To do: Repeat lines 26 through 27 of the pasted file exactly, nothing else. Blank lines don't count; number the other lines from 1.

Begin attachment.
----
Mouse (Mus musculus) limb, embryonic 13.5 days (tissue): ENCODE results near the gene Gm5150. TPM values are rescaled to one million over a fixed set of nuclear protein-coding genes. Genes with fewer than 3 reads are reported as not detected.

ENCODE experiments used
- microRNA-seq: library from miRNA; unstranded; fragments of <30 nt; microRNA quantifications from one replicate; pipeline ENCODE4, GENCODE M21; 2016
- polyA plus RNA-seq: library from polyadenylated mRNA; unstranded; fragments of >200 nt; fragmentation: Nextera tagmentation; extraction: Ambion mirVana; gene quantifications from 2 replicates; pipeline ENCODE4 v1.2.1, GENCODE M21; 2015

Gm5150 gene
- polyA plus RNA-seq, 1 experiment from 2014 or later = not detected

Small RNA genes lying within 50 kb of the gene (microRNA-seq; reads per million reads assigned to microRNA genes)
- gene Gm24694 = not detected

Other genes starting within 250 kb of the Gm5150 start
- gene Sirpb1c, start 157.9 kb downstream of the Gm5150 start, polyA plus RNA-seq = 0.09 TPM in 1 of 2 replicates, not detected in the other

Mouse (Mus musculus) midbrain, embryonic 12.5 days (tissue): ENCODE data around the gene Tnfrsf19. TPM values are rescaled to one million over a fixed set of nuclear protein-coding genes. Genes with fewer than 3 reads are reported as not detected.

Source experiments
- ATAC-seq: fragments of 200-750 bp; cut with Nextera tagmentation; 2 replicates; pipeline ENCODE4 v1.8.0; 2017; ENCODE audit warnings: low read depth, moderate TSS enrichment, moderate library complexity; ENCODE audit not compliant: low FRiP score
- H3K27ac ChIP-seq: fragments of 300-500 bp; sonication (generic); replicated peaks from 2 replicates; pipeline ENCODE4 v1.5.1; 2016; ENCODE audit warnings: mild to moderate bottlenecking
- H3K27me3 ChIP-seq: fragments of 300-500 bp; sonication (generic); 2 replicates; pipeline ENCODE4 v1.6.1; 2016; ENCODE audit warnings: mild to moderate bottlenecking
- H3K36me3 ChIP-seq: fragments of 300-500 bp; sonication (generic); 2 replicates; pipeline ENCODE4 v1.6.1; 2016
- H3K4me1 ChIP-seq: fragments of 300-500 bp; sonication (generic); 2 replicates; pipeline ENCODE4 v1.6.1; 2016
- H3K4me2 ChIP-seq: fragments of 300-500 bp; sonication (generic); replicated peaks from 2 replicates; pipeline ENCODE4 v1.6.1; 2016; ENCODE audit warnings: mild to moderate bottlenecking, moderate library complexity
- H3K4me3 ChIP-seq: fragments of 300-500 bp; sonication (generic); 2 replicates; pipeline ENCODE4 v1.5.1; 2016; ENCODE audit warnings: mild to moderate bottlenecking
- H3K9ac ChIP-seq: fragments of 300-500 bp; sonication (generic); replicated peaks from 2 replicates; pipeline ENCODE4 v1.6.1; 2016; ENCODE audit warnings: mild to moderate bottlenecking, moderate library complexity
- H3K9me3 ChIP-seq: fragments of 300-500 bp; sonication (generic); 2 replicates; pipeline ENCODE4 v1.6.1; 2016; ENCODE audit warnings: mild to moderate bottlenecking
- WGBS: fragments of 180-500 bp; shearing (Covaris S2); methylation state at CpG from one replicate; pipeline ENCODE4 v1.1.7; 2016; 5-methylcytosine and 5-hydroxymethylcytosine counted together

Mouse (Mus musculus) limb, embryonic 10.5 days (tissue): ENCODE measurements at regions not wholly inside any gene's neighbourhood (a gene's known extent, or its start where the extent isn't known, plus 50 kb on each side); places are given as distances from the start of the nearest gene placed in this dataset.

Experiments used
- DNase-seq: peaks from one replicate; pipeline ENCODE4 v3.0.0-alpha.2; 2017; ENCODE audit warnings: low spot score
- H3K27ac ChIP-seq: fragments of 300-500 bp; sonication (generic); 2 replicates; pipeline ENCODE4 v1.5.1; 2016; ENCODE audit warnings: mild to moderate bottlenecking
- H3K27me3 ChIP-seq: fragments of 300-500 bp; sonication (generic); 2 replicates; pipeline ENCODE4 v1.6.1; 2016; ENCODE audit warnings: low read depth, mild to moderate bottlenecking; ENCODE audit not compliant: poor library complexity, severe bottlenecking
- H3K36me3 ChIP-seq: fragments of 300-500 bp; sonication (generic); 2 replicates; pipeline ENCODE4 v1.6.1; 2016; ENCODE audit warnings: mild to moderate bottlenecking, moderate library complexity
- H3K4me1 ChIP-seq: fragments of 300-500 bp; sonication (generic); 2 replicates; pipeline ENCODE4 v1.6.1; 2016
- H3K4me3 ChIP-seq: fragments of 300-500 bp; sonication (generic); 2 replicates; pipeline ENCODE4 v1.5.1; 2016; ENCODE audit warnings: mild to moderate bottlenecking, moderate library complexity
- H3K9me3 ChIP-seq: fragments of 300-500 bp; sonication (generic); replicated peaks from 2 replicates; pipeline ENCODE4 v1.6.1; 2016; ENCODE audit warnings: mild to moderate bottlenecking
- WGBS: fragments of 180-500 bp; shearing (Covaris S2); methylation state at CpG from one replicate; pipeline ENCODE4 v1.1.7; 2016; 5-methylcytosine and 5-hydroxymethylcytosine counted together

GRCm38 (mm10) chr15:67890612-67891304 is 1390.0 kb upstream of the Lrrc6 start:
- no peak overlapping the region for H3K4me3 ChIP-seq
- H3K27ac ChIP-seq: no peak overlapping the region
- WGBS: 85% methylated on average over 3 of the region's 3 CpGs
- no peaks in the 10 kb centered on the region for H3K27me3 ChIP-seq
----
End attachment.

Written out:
- H3K27ac ChIP-seq: fragments of 300-500 bp; sonication (generic); 2 replicates; pipeline ENCODE4 v1.5.1; 2016; ENCODE audit warnings: mild to moderate bottlenecking
- H3K27me3 ChIP-seq: fragments of 300-500 bp; sonication (generic); 2 replicates; pipeline ENCODE4 v1.6.1; 2016; ENCODE audit warnings: low read depth, mild to moderate bottlenecking; ENCODE audit not compliant: poor library complexity, severe bottlenecking